The US is now an inflation targeter

The WSJ reports:

Federal Reserve Chairman Ben Bernanke on Wednesday got what he’d been seeking for almost two decades: an inflation target.

The Fed said it wants inflation at 2.0% in the long run. The declaration brings it in line with other major central banks, though the Fed remains unique in having an equally important goal of keeping unemployment low, an objective required by Congress.

On Wednesday, he got the target enshrined as part of a broad statement of the Fed’s dual goals, in which the central bank specified that it would use a Commerce Department inflation measure called the price index for personal consumption expenditures to track how it’s doing on inflation. The target is meant to assure the public that the Fed won’t stray on inflation—as it did in the 1970s—and will adjust interest rates to ensure inflation doesn’t go too far above or below the goal.

Bad move! And made worse by the fact that the target is a “headline” index. Let´s take a closer look.

The chart below shows the behavior of the PCE index both “headline” and “core”, where the latter excludes volatile prices like food and energy. Over its history the two indices do not diverge, with the “headline” being sometimes above and sometimes below the “core”.

But as gleaned from the next chart, over shorter periods the difference – and direction – of the changes in the two indices can be significant. So targeting the “headline” is not a good idea. For the last three years, for example, while the “core” PCE inflation has remained well below target, the “headline” PCE has travelled “widely”. Over the 15 years depicted in the chart, average “headline” inflation has been 2.06% and average “core” inflation has been 1.81%. In fact, a major reason for the drastic fall in NGDP after mid 2008 was the Fed´s indication that it was “targeting” headline inflation!

In a period of inflation (a rise in ALL prices) both “headline” and “core” move together, although relative price changes (from a rise in oil prices, for example) still take place. But that´s not the situation pertinent to the US since Volcker successfully contained inflation.

7 thoughts on “The US is now an inflation targeter

  1. I think the “long run” proviso allows them to use “core” PCE inflation.

    It also allows them to ignore other transitory supply side shocks.

    Naturally, I think they need to go to a NGDP growth path rather than have
    a “long run” rule that they ignore in the short run.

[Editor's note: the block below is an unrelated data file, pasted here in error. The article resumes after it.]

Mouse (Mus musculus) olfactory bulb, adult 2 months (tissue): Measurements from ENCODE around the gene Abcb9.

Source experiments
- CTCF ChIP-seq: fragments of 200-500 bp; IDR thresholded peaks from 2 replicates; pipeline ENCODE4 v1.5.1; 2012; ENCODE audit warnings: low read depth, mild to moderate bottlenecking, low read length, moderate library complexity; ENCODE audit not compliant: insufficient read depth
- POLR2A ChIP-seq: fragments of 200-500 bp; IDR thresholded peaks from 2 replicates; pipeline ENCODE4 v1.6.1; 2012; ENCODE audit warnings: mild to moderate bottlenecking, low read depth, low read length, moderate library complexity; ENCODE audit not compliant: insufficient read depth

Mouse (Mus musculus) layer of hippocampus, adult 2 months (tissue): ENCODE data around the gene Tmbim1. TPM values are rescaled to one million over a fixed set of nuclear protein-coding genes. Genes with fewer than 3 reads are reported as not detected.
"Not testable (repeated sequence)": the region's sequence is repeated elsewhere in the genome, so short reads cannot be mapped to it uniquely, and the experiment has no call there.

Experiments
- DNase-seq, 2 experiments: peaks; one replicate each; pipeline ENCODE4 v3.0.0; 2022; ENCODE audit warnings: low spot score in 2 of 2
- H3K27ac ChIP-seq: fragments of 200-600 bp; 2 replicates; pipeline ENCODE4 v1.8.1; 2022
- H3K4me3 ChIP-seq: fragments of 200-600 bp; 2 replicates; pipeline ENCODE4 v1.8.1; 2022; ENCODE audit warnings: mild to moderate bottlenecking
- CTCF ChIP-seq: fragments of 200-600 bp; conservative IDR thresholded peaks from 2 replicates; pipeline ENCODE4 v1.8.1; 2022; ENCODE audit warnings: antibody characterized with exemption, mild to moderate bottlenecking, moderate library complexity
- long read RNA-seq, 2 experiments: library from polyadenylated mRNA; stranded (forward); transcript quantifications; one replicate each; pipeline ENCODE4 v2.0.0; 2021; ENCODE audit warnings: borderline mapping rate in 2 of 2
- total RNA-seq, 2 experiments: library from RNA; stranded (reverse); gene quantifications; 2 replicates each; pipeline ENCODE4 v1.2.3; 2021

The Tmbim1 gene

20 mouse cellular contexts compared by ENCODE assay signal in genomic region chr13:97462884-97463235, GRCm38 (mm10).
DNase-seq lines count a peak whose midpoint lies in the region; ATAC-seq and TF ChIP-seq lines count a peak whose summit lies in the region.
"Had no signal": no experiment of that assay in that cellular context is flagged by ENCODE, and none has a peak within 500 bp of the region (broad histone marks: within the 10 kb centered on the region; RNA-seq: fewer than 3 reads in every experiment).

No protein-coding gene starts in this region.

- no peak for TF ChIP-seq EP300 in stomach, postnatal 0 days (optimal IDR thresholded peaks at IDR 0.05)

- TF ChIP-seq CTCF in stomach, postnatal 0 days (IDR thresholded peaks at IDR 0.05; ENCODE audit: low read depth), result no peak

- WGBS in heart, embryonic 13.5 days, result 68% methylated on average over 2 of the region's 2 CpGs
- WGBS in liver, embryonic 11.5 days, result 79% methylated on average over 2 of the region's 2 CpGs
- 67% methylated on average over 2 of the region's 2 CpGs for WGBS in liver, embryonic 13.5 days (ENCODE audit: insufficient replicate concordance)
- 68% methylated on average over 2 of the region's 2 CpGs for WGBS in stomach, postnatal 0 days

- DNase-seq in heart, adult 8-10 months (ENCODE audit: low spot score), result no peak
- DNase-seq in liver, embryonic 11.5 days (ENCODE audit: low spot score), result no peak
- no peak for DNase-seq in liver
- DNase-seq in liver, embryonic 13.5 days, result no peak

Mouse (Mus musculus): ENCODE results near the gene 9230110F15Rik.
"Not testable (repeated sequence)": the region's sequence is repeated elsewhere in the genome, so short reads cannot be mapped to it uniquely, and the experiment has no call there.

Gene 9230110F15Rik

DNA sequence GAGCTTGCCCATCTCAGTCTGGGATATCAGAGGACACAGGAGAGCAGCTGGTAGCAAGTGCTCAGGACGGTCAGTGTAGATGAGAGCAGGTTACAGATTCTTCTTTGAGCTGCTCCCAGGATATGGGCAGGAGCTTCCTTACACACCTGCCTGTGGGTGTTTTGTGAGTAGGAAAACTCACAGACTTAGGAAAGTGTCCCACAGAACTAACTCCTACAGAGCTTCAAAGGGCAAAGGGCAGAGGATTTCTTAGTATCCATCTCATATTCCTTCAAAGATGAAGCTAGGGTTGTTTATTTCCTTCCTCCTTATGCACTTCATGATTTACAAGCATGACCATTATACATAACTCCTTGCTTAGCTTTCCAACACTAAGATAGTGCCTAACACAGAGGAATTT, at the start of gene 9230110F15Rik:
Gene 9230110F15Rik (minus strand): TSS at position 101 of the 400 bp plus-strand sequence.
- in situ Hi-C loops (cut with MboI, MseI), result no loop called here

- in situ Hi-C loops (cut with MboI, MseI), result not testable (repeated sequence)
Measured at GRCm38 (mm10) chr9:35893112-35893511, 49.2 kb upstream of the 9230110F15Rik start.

2. I have never understood the sacred status of 2 percent. Why not 3 percent? Why not 4 to 6 percent for recessions? Is targeting 2 percent inflation in a deep recession a path towards Japanitis?

    Should not the target rate of inflation be that which results in highest long-term real growth? What is the economy grows at 5 percent real, with 5 percent inflation for five years? Would that be a “bad” outcome as inflation was “too high”?

    The econo-shamans chant verse about the sacred nature of paper currency. Theo-monetarists say ascetic lifestyles are preferable to anything about zero inflation.

    I prefer prosperity, the material kind. I am a secularist.

  3. Targeting PCE is less stupid that it might sound. Here is my idea: PCE is highly correlated with NGDP. It is basically growing at the rate. Therefore, if you use my method of decomposing demand and supply inflation (Quasi-Real Price Index) on PCE you can actually calculate a index for demand determined the price level. If the Fed targets this price LEVEL it will actually be exactly the same as targeting the NGDP level. Assuming 3% trend growth in RGDP the Fed could target a “demand PCE price level” growth path of 2% – that would be an NGDP growth path of 5%. The Fed of course is targeting the PCE DEFLATOR instead of a Quasi-Real Price Index based on PCE.

  4. Pingback: Let the Fed target a Quasi-Real PCE Price Index (QRPCE) « The Market Monetarist

  5. Pingback: The US is now an inflation targeter – Federal Reserve Chairman Ben Bernanke on Wednesday got what he’d been seeking for almost two decades: an inflation target. « Economics Info

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